ANSWER: Eats, Shoots & Leaves(: The Zero Tolerance Approach to Punctuation)

 

13. Pop Culture

 

He always made brief appearances: tossing some litter, winding a clock, sitting next to Cary Grant, missing a bus, or walking two white terriers. His most famous advertisement, used in 1960, was “Don't give away the ending - it's the only one we have!” Name this man responsible for The Lodger, Frenzy, The Trouble With Harry, North By Northwest, Vertigo, The Birds, and Psycho.

 

ANSWER: (Alfred) Hitchcock

 

14. Physics (30 Seconds)

 

Find the current through the ten-ohm resistor if a ten-ohm and a five-ohm resistor are connected in parallel with a two-volt battery.

 

ANSWER: 0.2 (or 1/5) Amperes

 

15. British Literature

 

Which writer was a critic until he ruined the magazine he worked for by making a libelous comment about Shirley Temple? His best known novel is about a Mexican priest, and other works concern a colonial policeman in Africa just before World War Two and an American in Vietnam before the war there. Name this author of Our Man in Havana, The Heart of the Matter, The Quiet American, and The Power and The Glory.

 

ANSWER: (Henry Graham) Greene

 

 

 

16. American History

 

To quote Ben Stein: “Did it work? Anyone? Anyone know the effects? It did not work, and the United States sank deeper into the Great Depression.” Name this bill which replaced the Fordney-McCumber Act, raising rates to levels that forced other nations to retaliate against us. Named after a Representative from Oregon and a Senator from Utah, it established some of the highest tariffs in United States history.

 

ANSWER: Hawley-Smoot (Tariff Act) (accept Smoot-Hawley)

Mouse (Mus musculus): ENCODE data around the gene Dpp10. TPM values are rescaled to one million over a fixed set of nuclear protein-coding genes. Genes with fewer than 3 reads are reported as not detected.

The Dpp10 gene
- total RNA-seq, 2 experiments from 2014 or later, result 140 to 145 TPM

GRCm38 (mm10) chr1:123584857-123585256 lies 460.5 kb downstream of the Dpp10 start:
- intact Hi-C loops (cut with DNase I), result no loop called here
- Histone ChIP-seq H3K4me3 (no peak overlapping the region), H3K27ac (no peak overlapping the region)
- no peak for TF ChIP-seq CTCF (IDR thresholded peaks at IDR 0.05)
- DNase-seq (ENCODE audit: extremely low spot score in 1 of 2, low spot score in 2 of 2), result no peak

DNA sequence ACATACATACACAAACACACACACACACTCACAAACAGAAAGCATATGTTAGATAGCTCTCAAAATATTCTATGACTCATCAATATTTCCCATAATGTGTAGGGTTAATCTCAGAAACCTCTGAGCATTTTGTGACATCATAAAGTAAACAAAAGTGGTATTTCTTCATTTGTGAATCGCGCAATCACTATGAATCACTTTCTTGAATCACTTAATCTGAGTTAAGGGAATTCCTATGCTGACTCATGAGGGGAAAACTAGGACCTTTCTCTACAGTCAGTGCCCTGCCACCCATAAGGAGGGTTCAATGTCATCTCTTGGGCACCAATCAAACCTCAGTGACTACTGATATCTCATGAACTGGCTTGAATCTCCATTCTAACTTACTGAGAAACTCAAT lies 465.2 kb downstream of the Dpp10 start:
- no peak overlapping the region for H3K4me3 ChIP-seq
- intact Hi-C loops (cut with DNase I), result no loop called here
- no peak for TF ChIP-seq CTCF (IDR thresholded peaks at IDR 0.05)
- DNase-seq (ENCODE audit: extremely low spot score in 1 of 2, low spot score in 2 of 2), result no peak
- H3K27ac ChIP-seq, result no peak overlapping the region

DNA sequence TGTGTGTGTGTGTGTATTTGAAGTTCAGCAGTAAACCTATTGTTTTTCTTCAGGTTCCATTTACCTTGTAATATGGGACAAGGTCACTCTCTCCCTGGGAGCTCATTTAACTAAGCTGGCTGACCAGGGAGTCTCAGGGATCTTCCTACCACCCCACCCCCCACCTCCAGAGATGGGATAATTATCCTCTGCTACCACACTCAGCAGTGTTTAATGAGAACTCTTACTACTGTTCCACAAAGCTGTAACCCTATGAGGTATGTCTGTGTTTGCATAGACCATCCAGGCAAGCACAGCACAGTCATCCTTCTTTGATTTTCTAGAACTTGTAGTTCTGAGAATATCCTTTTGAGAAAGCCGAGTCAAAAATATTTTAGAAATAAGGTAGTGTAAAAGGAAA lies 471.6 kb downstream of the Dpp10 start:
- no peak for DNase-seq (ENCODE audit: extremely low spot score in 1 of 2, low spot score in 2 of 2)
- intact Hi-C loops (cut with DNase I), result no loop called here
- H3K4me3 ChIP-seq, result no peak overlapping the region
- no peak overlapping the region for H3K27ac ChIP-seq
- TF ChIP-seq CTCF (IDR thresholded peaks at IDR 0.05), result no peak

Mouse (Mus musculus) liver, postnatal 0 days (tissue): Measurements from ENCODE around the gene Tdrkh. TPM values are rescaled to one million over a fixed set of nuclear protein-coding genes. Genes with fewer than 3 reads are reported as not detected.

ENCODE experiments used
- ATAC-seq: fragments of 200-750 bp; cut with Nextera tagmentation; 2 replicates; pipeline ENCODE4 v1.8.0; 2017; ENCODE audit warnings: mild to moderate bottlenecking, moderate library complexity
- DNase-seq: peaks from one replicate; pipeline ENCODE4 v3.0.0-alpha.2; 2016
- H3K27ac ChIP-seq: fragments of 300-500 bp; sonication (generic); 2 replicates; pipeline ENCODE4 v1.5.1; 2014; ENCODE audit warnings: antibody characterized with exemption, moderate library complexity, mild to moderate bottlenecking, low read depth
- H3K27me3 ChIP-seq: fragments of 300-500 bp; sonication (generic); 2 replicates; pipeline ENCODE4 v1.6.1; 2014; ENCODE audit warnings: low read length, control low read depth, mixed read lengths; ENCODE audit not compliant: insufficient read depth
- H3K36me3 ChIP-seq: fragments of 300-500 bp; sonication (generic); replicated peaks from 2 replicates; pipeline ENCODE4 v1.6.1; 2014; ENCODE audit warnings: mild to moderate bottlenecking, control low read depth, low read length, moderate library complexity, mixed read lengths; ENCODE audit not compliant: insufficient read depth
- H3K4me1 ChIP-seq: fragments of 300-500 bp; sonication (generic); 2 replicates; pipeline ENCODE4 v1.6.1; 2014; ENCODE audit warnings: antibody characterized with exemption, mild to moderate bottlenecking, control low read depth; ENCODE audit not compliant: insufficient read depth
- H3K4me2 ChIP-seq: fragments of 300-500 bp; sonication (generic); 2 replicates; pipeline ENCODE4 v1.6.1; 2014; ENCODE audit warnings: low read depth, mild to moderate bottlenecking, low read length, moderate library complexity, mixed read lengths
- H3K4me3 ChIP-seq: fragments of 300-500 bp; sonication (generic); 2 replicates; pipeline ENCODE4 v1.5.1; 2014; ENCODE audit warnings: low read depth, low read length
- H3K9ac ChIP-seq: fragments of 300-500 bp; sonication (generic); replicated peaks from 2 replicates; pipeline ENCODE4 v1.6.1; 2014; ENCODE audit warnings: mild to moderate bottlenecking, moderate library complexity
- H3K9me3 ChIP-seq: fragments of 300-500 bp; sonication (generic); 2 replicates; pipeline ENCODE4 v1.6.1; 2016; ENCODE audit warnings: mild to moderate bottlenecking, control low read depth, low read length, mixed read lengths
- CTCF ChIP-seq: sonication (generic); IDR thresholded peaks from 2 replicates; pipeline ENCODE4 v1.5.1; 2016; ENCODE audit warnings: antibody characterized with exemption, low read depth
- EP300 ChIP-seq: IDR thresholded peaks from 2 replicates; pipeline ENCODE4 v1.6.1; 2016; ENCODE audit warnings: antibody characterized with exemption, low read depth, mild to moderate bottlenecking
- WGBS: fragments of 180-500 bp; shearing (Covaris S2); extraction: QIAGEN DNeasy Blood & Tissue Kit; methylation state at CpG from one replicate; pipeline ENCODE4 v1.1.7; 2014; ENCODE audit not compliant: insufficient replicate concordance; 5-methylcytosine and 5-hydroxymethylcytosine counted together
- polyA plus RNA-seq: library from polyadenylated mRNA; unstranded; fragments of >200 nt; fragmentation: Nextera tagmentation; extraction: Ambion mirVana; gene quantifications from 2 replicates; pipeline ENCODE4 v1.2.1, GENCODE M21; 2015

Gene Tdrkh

17. Art/Architecture

 

Which seventeenth century painter once said, “I would rather be the first painter of common things than second in higher art”? He died soon after portraying the marriage of Louis the Fourteenth. Name this Spanish painter of The Maids of Honor, Woman Sewing, and The Spinners.

 

ANSWER: (Diego Rodriguez de Silva y) Velasquez

 

18. Geometry/Trigonometry (10 Seconds)

 

Rounded to the nearest tenth, what is the sine of 37 degrees?

 

ANSWER: (0).6 (accept six tenths)

 

19. Current Events

 

Who has been labeled by Richard Perle as, “the closest thing American journalism has to a terrorist”? He gained fame working for the Associated Press and New York Times, and he now often writes for The New Yorker. His articles, along with a story by Sixty Minutes Two, publicized the torture which took place at Abu Ghraib in Iraq.

 

ANSWER: (Seymour) Hersh

 

20. World Literature

 

This writer has been exiled from his native country several times, and he wrote about his two years in solitary confinement in the book A Man Died. Name this playwright who wrote A Dance of the Forests, Before the Blackout, and Trials of Brother Jero. In addition to Great Britain, he has spent a lot of time in his native Nigeria. He won the 1986 Nobel Prize.

 

ANSWER: ((Akinwande Olu)wole) Soyinka

 

 

 

Tiebreaker #1

 

In 1802, which chemist noticed that all gases expand their pressure by a factor of 1/273 when heated from zero degrees to one degree Celsius? He came up with the principle which bears his name in 1808. It states that under the same conditions of temperature and pressure, the volumes of reacting gases and of their gaseous products are expressed in ratios of small whole numbers.

 

ANSWER: (Joseph Louis) Gay-Lussac

 

Tiebreaker #2

 

Though born in Dublin, this writer spent most of his professional career in London. He cofounded the Fabian Society, which attempted to make Britain more Socialist. Many of his plays were first produced in the early twentieth century by Harley Barker. Name this writer of Widower’s Houses, Candida, The Devil’s Disciple, Saint Joan, and Pygmalion.

 

ANSWER: (George Bernard) Shaw

 

Tiebreaker #3 (No Time Limit)

 

Unscramble the following letters to get the last name of a President: TONSHAWING

 

ANSWER: (George) Washington